3: Genesis, which is currently available on VOD and hits cinemas Sept. 7.
Tag: Summer Movies (61-70 of 199)
I don’t think the comic-book violence embedded in Batman movie mythology caused the horrible movie-theater killing spree in Aurora, Colo., turning mass excitement at the first showing of The Dark Knight Rises into mass terror. Assault weapons and a mountain of ammunition, pathetically easy and legal for an average American evil madman to obtain, did that. While the attack took place at a suburban multiplex on a summer’s night, the same horror could have been unleashed somewhere else — a baseball stadium, a shopping mall, a music arena, any place we gather as a group, feeling trusting and fortunate.
I do think, though, that a very specific kind of bullet-free brutality employed at length in TDKR ought to disturb viewers a lot more than it does. This desensitization has been on my mind since I saw the movie, and it bothers me now, even as the weekend is filled with debate, yet again, about American gun laws. The physical, hand-to-hand ferocity with which Batman and his latest nemesis, Bane, try to kill one another is documented at such length, and with such lavish visual and aural attention paid to pain and bone crushing, that, even within comic-book superhero parameters, it’s an agony to watch. Or at least it should be.
It’s no secret that, aside from his plan to pitch Gotham City into anarchy using weapons of mass destruction, Bane is, personally, a monstrous thug. Just look at the guy! His flesh tank of a body is built to withstand pummeling that might cripple your average villain, and Bane is capable of delivering damage so intense that, for a time, Batman is truly out of commission. This vulnerability is meant to parallel the good guy’s own existential exhaustion, etc. etc. etc., yet the rain of oofs and pows had me flinching for so long that at some point I became inured. And then angry. Why is this exhibition in our faces? Why must we look?
To complain about oofs and pows in a movie about superheros and supervillains is arguably silly. I get it, that’s what these stories have been built on since the first kerSPLAT sound effect was inked on a pulpy page. We know the difference between what can break a real human body and what make-believe beings can endure. Yet the pitiless determination with which these drawn-out scenes of human-scale violence have been so carefully, even obsessively, staged and filmed in this comic-book production, built on the scale of a modern epic, kind of broke my spirit. And my heart.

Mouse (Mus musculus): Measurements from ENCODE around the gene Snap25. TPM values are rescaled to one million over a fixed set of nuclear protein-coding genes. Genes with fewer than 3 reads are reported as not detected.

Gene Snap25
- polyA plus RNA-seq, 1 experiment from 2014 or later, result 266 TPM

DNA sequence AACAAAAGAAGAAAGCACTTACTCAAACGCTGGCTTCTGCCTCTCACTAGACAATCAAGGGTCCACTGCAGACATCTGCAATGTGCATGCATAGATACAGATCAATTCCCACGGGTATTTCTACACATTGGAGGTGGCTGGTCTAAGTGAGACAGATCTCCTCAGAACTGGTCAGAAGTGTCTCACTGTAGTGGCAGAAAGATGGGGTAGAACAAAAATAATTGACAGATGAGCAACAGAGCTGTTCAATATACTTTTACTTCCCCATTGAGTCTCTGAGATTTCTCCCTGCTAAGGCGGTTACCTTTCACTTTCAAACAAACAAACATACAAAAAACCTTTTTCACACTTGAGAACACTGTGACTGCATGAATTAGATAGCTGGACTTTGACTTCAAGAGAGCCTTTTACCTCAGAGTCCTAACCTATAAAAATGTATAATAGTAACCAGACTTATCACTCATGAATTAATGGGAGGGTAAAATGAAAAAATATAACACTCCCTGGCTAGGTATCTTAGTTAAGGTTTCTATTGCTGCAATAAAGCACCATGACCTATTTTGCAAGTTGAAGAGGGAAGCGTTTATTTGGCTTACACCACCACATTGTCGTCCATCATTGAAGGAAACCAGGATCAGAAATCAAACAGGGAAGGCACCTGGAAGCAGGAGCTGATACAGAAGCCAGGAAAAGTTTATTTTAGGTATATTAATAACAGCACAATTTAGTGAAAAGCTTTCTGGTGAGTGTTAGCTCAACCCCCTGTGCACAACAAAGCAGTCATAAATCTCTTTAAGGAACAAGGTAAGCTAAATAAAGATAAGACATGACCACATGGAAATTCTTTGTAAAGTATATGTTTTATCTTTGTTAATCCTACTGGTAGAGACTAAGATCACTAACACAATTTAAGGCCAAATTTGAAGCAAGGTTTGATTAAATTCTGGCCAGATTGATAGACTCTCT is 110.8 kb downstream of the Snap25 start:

This weekend, as millions of hearts across the country are broken in the wake of such extreme real violence, I feel like I never want to see another orchestration of fictional oof ever again. How about you?
Follow Lisa at @lisaschwarzbaum
To be clear: I care what critics think, because I am one. And I am one because I believe that critical insights, analyses, and context, expressed with clarity and style, enhance the understanding and enjoyment of movies, regardless of whether the reader agrees with the opinion expressed by Critic X or Critic Y. Then again, whether you care what critics think is your own business — as is why you tend to like (or dislike) one critic over another. Is it a matter of trust and shared sensibilities? Is it a function of sentence structure and vocabulary? You tell me.
That said, seriously, who cares what critics think? READ FULL STORY
Some of the coolest parts of The Amazing Spider-Man are the dizzying shots of Spidey rocketing through the air as he swings around the city. If those scenes seem a little more realistic than in previous movies about the web slinger, there’s a reason. Stunt coordinator Andy Armstrong explains how they reworked Spider-Man’s swing for the new film.